Robert A. Dacey (continued)
During my years of service as a national patient advocate, I was one of the first diabetics to engage in-home glucose monitoring, while also testing the new rDNA-produced, quick-acting and longer-lasting insulins that were becoming available. Emerging technology was allowing for tighter BG control, along with more precise insulin doses. Oral medications were also tried, without much success. My endocrine system defined me as a statistical outlier and labeled me as a "complex patient." A specific brand of denture adhesive sent my daily BG beyond the upper limits. I was, and continue to be, a challenge for my physicians and their staffs. But, I'm also a dedicated collaborator with medical experts.
I believe in shared decision-making based on evidence-based medicine. My fingertips have taken many pokes from lancets.
But, the diabetes learning curve is long and personal. The ideas of self-managed care, and the "medical home" are still evolving. The health care landscape is evolving and changing rapidly, thanks to impressive technology and thoughtful new decision-making algorithms. Until a true and honest cure for diabetes is discovered and implemented, people from across all the age and demographic boundaries will become diabetic patients. Prevention of diabetes may be possible for some people, but that is yet another complex learning curve.
After 36 years as an insulin-dependent diabetic, I strive to stay ahead of the curve. Testing my BG six to eight times each day, even when traveling, is simply a part of a required routine. Adjusting the necessary insulin doses is a part of daily living, as is adjusting the desired daily high and low BG readings. My mind and body send me signals when there are sudden rises or drops in my BG status. I've learned how to pay attention to such signals, and to respond to them. I've learned what is required of me to keep my diabetes status as controlled as possible. Diet is important; swimming in the local hospital therapy pool three times a week is always on my agenda. Weight management has always been a core issue. Knowing when to contact my health care providers for advice and counsel is also a part of my personal learning curve. They know they're part of the shared decision-making team. We collaborate and cooperate, and I take responsibility for keeping all members of the team on the same page.
A key member of the team is my wife of 21 years, Jane, who must monitor her own health and medical status due to an artificial mitral valve that was implanted in 1976.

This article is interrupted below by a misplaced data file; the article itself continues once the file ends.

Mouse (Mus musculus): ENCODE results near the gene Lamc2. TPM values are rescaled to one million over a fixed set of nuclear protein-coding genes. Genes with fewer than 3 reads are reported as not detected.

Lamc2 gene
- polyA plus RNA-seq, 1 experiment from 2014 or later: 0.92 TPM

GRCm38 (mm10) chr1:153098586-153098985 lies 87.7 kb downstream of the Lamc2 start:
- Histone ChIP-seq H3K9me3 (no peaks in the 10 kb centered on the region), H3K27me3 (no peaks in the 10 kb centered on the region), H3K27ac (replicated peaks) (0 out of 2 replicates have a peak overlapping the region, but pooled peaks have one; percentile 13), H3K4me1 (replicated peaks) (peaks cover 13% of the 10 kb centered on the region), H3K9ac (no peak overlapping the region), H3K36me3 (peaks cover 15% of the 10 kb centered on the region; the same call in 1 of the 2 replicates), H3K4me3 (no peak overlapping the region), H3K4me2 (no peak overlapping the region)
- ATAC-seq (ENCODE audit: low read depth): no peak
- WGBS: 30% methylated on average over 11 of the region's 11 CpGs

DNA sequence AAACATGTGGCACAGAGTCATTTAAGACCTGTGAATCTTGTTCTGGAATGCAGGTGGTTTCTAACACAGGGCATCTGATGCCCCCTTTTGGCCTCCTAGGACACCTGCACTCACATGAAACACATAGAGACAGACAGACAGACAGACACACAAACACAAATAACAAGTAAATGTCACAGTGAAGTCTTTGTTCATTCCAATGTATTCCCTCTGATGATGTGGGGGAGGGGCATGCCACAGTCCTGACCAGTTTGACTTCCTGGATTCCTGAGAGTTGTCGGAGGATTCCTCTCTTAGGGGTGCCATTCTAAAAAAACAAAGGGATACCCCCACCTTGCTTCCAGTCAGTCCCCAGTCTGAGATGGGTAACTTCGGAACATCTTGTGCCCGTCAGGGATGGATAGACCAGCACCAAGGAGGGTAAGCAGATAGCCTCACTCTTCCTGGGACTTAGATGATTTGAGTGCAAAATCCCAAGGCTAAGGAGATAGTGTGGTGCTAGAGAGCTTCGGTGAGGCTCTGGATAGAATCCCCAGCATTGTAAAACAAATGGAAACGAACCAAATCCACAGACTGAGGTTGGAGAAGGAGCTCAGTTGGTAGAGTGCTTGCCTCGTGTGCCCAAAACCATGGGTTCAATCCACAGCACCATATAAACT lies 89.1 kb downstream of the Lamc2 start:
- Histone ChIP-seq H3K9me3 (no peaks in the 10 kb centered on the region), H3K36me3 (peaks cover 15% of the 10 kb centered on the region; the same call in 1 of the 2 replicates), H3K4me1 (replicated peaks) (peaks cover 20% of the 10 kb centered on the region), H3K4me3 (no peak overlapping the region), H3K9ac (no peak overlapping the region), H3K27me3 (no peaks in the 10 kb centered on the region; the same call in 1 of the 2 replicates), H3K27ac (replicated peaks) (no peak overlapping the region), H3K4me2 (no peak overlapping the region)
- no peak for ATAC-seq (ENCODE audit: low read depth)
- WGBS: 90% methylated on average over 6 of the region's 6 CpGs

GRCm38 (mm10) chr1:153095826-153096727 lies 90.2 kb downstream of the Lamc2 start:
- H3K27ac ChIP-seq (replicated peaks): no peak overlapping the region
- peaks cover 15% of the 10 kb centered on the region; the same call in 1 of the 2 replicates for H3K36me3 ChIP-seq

Although my drawing and painting have been curtailed due to diabetic vision problems, the record of my artwork can be found on my aging website, www.robertdacey.com. I continue to write on a wide range of subjects, which can be found on Google. And, of course, I'm on Facebook and Twitter, but not for marketing or advertising purposes. Just for the fun of it.
My advice to pre-diabetics, newly diagnosed diabetics, experienced diabetics, and to anyone who must live with one or more chronic medical conditions, is to pay attention to your own learning curve. Engage, educate, and enlist yourself and your team in the ongoing management of your health issues. Maintain paper or electronic personal medical records that can be shared with all your health care providers on a confidential basis. Strive to understand the evidence-based science that defines your condition, and be skeptical of advertised non-evidence-based treatments and "cures" for your conditions. The process can be a positive enjoyable part of daily living. Get on your personal learning curve, ask others to join you, including dLife, and enjoy the ride.
*NOTE: These are everyday people living with diabetes and sharing their personal experiences. These personal accounts are not intended to be a replacement or substitute for consultation with a qualified medical professional or for professional medical advice related to diabetes or another medical condition. Please contact your physician or medical professional with any questions and concerns about your medical condition.
We are always looking for interesting/inspiring diabetes stories. To find out our current call for submissions or to submit your own inspirational story for consideration, check out Real People, Real Stories.
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As I mentioned in an earlier post, one of the benefits that made it cost-effective for me to go with the real healthcare (HSA) plan rather than the phony (HRA) plan is that my company is now covering "preventative" medicines at $0 copay. The formulary for these, as stated by CVS/Caremark (my pharmacy benefits provider), covers all test strips, lancets, and control solutions. I dutifully get my doctor to write up prescriptions for all of my testing needs, submit...